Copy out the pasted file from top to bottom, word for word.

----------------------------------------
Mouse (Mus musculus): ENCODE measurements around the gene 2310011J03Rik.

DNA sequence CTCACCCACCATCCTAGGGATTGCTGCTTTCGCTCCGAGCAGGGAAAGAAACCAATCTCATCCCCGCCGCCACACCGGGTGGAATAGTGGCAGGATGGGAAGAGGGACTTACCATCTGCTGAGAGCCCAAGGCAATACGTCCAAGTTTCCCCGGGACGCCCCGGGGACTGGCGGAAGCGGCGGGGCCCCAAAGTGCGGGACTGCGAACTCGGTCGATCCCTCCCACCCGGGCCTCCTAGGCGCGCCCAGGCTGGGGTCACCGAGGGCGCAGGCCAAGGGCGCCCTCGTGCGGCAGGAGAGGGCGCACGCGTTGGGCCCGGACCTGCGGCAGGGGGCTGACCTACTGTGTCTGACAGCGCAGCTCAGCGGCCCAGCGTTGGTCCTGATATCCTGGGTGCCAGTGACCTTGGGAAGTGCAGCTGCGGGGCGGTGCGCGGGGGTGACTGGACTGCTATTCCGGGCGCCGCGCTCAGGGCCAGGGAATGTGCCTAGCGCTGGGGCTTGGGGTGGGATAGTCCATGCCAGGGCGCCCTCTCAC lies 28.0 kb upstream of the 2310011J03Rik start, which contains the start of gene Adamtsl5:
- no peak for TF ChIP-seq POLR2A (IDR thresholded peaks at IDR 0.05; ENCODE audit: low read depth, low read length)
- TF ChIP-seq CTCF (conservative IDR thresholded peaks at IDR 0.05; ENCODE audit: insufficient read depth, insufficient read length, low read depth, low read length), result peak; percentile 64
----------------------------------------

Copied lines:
Mouse (Mus musculus): ENCODE measurements around the gene 2310011J03Rik.

DNA sequence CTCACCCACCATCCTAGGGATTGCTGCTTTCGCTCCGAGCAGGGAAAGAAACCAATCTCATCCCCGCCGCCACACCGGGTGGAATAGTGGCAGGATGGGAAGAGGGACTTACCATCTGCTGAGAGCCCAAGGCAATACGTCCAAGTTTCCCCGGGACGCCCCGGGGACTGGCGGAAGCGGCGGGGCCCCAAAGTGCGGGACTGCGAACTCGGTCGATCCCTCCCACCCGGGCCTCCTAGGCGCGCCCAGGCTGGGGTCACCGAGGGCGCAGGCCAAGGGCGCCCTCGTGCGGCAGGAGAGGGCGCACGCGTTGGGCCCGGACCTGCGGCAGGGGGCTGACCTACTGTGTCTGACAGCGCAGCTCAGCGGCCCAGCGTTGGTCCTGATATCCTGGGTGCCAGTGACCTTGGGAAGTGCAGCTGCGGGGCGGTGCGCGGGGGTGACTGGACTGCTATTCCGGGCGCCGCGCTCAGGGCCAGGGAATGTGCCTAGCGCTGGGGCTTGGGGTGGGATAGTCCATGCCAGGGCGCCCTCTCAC lies 28.0 kb upstream of the 2310011J03Rik start, which contains the start of gene Adamtsl5:
- no peak for TF ChIP-seq POLR2A (IDR thresholded peaks at IDR 0.05; ENCODE audit: low read depth, low read length)
- TF ChIP-seq CTCF (conservative IDR thresholded peaks at IDR 0.05; ENCODE audit: insufficient read depth, insufficient read length, low read depth, low read length), result peak; percentile 64